Louisiana Labyrinths

New Orleans

New Orleans Labyrinth

Friends of the Labyrinth at Audubon Park

The photo above was taken on the labyrinth dedication day, which was the first Easter morning after Hurricane Katrina. Photo by Lynn Randall

Friends of the Labyrinth at Audubon Park

Friends of the Labyrinth at Audubon Park

Friends of the Labyrinth at Audubon Park (Photo by George H. Long)

From the Friends of the Labyrinth at Audubon Park website:

The Labyrinth at Audubon Park has been waiting for its own timing and purpose and that purpose has now become clear, particularly as our beloved New Orleans is consumed by the gutting of homes, the rebuilding of levees and the removing of debris from our neighborhoods. The labyrinth stands as a symbol of hope and will offer our New Orleans community a place to heal, to walk together, and to celebrate new life.

The labyrinth has been a five-year collaborative effort of the Audubon Nature Institute and The Friends of The Labyrinth at Audubon Park. One of America’s most well-known creators of labyrinths, Marty Kermeen, was commissioned to construct it in Audubon Park.

The permanent labyrinth is located among the oak and sycamore trees on Audubon Park’s East Drive where Laurel Street meets Audubon Park near the Tree of Life.

Walking the Labyrinth

The labyrinth’s archetypal symbol of the spiral is the universal representation of transformation. The labyrinth is a tool that provides a sacred place for meditation, centering, and healing. A labyrinth is a walking meditation. All people and all cultures are invited to journey along the labyrinth. As in life, you will encounter many turns. Trust the path. There is no right or wrong way to walk a labyrinth. There are no tricks or decisions, just follow the single path, one foot in front of the other, until you reach the center. Return along that same path.

We are a non-profit organization whose mission is to build and support the first permanent labyrinth for the New Orleans community. The Friends are also active in projects to educate the public about the history of the ancient labyrinth and to raise awareness about the resurgence of the labyrinth as a meditative and spiritual tool.


St. Luke's Methodist Church Labyrinth

St. Luke's Methodist Church Labyrinth - Design collaboration with Lea Goode-Harris, Ph.D., Santa Rosa© Labyrinth

This lovely labyrinth features the Santa Rosa© pattern created by Lea Goode-Harris, Ph.D. It is the first stone installation of the Santa Rosa© design in the United States – and the first permanent labyrinth installed in the state of Louisiana. Created as a site for Christian Pilgrimage, the labyrinth was presented as a gift to the Shreveport community by St. Luke’s United Methodist Church.

Sculpted in taupe and gray concrete paving stones, the labyrinth is encompassed by a beautiful Prayer Garden that was landscaped by St. Luke’s Garden Club. The labyrinth is 37 feet in diameter, and the path is 18 3/4 inches wide, extending a total of 680 feet in length. The simple yet elegant 7-circuit Santa Rosa© design features a pausing stone at the entrance and a heart space stone located near the fourth path. A three-inch crown insures proper drainage, and the perfectly smooth surface allows for handicapped accessibility.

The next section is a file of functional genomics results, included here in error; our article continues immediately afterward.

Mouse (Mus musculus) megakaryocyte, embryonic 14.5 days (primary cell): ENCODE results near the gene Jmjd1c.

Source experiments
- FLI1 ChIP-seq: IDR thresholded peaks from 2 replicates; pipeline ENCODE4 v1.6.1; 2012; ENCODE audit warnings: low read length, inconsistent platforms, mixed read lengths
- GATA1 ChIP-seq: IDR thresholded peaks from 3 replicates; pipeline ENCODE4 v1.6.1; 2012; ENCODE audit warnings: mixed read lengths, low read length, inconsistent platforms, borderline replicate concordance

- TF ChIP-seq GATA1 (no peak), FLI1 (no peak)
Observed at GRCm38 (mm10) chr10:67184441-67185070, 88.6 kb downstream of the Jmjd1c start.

St. Luke’s Labyrinth and Prayer Garden is actively used for church activities, community walks, and even weddings. St. Luke’s active labyrinth ministry focuses on creative activities for the children of the church. The Sunday school teachers, for example, often bring the children to the center of the labyrinth to blow bubbles that carry their prayers to God. The labyrinth is also incorporated into church-sponsored social events, such as the annual Pumpkin Festival.


Essence of Chartres Labyrinth

Ochsner Medical Clinic Essence of Chartres Labyrinth

This Essence of Chartres Labyrinth, is a seven circuit beauty. Its paths are a red/brown blend and the lines are buff. It is thirty feet in diameter and has a surrounding five foot charcoal walkway bringing it to a total of forty feet in diameter. It sits near a pond and along a walking trail.

This labyrinth has the distinction, of having the shortest time frame, between first phone call and completion of project. The first inquiry came in mid December and the installation started on Feb 2. We are thankful for all of our projects, this one came at a time when we really needed the work.

A single donor wanted to gift the clinics healing garden with a labyrinth. She had walked our labyrinth in Audubon Park in New Orleans and liked it so much that the husband asked the landscape architect to find out who created it, he hired them to create a memorial for his wife. The contract was signed and we started the installation right away.

The clinic plans to hold training about the labyrinth with their staff. They are organizing walks on the labyrinth for Breast cancer and heart awareness week. It is being well used by caretakers who are waiting for their loved ones to receive treatment and by visitors and staff alike.